6. Fun! Looks like the kind of vacation things we used to do when I was a kid in Iowa! I still like to take summertime vacations by simply scheduling a couple nights in some little out-of-the-way place I've never been and take off to see what there is to see. This looks like the kind of place I would end up - and enjoy! Of course, that's one of the activities I've lost (at least for now) because of the stroke. Too many unforeseeable variables in trying to sleep in a hotel room, plus I don't know how I'd manage toting my luggage. Hopefully, as my health continues to improve, I'll reach a point where this won't be more of an ordeal than a relaxing break. It will also mean I can travel the 450 miles to visit my family instead of forcing them to come here all the time and have to rent a hotel room because my house is too small for all of them. In the meantime, we're all just hanging on until spring (it's winter here in Minnesota right now) - that will be a vacation in and of itself! All I'll have to do to relax is step outside! Though we have had a spring preview this weekend - high's around 60 Fahrenheit when our average high is 27! Even a 90% chance of thunderstorms tomorrow! Yippee! Sorry, I'm way off topic here, but it feels so good to just have a normal conversation with someone! Please feel free to ignore me and go back to "Sensory Overload" :-)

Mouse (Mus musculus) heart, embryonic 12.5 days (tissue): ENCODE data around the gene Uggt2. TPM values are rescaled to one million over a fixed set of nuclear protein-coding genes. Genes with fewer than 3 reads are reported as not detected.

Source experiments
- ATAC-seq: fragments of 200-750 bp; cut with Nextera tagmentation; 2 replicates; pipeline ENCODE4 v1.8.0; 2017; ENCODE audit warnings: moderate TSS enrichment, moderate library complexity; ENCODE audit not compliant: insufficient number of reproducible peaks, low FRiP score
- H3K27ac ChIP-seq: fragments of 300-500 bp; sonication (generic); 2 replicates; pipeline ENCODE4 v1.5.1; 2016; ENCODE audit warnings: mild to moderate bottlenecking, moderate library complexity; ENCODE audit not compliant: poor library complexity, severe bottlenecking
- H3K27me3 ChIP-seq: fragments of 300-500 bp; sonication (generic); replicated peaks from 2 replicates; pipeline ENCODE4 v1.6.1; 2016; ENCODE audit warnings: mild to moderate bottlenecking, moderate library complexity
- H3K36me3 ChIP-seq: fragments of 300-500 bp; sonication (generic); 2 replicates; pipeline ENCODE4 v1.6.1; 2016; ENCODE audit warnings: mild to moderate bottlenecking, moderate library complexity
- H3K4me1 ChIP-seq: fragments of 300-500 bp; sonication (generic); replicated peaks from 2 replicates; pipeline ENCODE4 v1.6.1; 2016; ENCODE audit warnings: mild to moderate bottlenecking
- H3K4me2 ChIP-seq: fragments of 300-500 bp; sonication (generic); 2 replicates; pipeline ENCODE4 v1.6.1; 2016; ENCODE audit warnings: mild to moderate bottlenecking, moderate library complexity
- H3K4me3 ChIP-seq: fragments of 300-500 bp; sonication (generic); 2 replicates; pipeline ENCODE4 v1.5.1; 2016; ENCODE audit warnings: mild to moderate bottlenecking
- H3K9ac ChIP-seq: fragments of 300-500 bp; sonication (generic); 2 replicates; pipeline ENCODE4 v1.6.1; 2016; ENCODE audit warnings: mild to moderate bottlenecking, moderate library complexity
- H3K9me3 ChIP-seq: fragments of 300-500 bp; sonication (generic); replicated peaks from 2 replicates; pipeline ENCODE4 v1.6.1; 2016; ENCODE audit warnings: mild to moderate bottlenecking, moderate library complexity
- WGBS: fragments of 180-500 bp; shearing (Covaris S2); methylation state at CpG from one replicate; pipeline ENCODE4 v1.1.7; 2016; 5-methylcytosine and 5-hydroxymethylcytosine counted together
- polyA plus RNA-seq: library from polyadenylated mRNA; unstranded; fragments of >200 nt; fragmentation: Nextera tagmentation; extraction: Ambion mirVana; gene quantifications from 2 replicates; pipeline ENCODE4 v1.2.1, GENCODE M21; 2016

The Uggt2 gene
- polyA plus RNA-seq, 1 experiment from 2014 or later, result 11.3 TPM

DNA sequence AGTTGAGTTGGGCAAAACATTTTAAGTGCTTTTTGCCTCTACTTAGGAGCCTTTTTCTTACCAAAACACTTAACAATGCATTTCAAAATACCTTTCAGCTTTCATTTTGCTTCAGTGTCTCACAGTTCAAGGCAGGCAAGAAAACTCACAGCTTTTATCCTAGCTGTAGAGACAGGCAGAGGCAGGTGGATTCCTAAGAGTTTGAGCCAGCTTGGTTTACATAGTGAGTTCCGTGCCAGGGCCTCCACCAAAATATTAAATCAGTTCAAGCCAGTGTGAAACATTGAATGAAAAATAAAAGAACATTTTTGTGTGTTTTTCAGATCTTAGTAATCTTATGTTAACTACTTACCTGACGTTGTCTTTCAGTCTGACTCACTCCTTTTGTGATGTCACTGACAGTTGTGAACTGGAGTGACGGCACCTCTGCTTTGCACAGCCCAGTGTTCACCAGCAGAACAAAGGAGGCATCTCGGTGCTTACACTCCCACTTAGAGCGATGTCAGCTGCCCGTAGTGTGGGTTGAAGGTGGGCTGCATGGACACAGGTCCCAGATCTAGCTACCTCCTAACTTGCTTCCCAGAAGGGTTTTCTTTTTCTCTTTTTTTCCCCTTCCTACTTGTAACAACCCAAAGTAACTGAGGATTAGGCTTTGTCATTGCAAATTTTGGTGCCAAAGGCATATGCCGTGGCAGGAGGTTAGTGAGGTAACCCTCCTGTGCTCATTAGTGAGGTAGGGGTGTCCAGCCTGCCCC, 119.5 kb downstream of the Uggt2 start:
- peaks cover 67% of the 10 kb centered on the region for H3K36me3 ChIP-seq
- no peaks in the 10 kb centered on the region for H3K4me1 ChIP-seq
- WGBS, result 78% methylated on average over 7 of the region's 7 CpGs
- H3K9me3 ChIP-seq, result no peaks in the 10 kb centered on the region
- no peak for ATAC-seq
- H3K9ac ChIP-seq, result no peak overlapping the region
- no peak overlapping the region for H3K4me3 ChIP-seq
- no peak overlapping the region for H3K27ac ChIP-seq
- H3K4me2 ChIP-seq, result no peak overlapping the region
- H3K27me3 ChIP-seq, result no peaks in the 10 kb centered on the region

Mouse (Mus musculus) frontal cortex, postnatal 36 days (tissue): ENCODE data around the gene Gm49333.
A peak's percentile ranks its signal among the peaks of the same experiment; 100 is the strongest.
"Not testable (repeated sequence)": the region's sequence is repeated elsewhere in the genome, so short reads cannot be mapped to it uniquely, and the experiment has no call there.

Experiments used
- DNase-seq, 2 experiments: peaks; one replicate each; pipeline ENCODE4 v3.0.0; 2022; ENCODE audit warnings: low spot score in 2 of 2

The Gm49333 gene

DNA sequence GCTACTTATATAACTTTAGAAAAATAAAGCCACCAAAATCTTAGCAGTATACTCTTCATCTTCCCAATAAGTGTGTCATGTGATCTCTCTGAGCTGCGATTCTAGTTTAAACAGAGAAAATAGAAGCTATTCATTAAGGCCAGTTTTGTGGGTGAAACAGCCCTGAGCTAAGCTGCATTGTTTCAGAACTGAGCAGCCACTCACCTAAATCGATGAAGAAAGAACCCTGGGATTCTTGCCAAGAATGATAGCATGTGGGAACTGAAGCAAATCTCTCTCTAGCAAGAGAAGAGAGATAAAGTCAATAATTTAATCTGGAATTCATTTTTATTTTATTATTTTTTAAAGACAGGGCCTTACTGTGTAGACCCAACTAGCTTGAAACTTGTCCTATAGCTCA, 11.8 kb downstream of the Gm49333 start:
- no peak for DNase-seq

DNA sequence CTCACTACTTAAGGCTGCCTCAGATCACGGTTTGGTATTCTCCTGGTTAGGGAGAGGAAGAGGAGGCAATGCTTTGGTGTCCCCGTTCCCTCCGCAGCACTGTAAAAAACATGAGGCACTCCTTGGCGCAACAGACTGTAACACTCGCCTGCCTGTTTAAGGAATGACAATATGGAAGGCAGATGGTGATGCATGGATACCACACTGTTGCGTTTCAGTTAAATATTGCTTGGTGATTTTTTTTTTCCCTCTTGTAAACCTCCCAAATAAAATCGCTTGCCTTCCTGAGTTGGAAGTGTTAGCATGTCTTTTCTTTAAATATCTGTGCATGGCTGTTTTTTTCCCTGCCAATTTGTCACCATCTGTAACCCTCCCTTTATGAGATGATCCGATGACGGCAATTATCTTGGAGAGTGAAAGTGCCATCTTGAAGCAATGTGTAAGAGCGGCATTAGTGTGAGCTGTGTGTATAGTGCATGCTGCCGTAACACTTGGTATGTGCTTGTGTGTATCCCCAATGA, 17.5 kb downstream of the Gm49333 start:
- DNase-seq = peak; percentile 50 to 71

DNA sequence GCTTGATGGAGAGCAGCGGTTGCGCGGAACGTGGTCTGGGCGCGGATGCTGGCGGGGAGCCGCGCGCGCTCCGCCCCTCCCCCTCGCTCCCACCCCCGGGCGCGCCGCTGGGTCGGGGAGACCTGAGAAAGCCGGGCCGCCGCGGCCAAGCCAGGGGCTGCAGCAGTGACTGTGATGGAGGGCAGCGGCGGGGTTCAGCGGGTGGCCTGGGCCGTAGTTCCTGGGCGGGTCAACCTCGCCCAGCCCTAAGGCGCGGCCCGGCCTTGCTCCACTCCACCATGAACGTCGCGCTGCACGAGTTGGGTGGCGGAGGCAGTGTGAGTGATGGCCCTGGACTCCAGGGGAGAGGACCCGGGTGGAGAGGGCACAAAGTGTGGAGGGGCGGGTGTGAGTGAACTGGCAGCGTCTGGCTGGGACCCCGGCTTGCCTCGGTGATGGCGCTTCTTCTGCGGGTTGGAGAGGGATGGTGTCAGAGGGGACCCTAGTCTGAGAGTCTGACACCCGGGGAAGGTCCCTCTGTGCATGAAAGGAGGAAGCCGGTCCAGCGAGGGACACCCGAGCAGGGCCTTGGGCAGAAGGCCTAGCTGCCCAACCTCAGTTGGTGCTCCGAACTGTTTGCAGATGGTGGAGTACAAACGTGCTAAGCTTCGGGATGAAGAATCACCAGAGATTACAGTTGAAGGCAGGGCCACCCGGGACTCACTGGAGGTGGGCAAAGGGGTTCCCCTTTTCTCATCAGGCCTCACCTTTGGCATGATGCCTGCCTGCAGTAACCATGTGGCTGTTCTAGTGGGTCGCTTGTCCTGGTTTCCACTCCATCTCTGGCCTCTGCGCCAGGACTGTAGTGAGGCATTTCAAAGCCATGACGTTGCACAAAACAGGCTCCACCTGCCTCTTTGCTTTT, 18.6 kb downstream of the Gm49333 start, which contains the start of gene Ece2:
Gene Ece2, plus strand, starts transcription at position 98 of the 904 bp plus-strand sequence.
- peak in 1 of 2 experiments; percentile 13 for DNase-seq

7. I had this same go-round about the oxycodone I was on. The doctor in the rehab facility took me off the Aleve I had been taking (for years!) for my back pain from car accidents. It was also helping with pain in my knee (connected with the reason I was in rehab). I told him that if he took me off the med controlling my pain, he'd have to give me something else to take its place. He prescribed the oxy and fentynol patches (another narcotic). A few months later, when I was back to seeing my regular doctor, she said that narcotics are not a lifelong solution as it begins to have adverse affects on the body and can possibly be addictive. So I voluntarily weaned myself from 5 5-mg doses per day down to 2 doses of the oxy and completely got off the patches. At that point, I became insistent that I would not cut back anymore until my doctor found an alternative to control the pain. Unfortunately, my awesome doctor was transferred to another clinic, so I had to find a new doctor at my clinic. The first doc I saw said I had better start portioning out the half-prescription I had left because he wouldn't refill it. I looked for another doctor. She said she would refill it, but she wanted me to get off it soon. That was fine, but I was also seeing a physiatrist, who started prescribing Baclofen as a substitute, and one of her colleagues suggested acupuncture. I'm off the oxy now, the Baclofen seems to help somewhat, and I just started the acupuncture, which is promising. Even after the first session, I noticed reduced pain for 3-4 hours. Usually, the idea of acupuncture is to have several sessions and build up the effects in your body, then you start noticing. So I have high hopes for the acupuncture!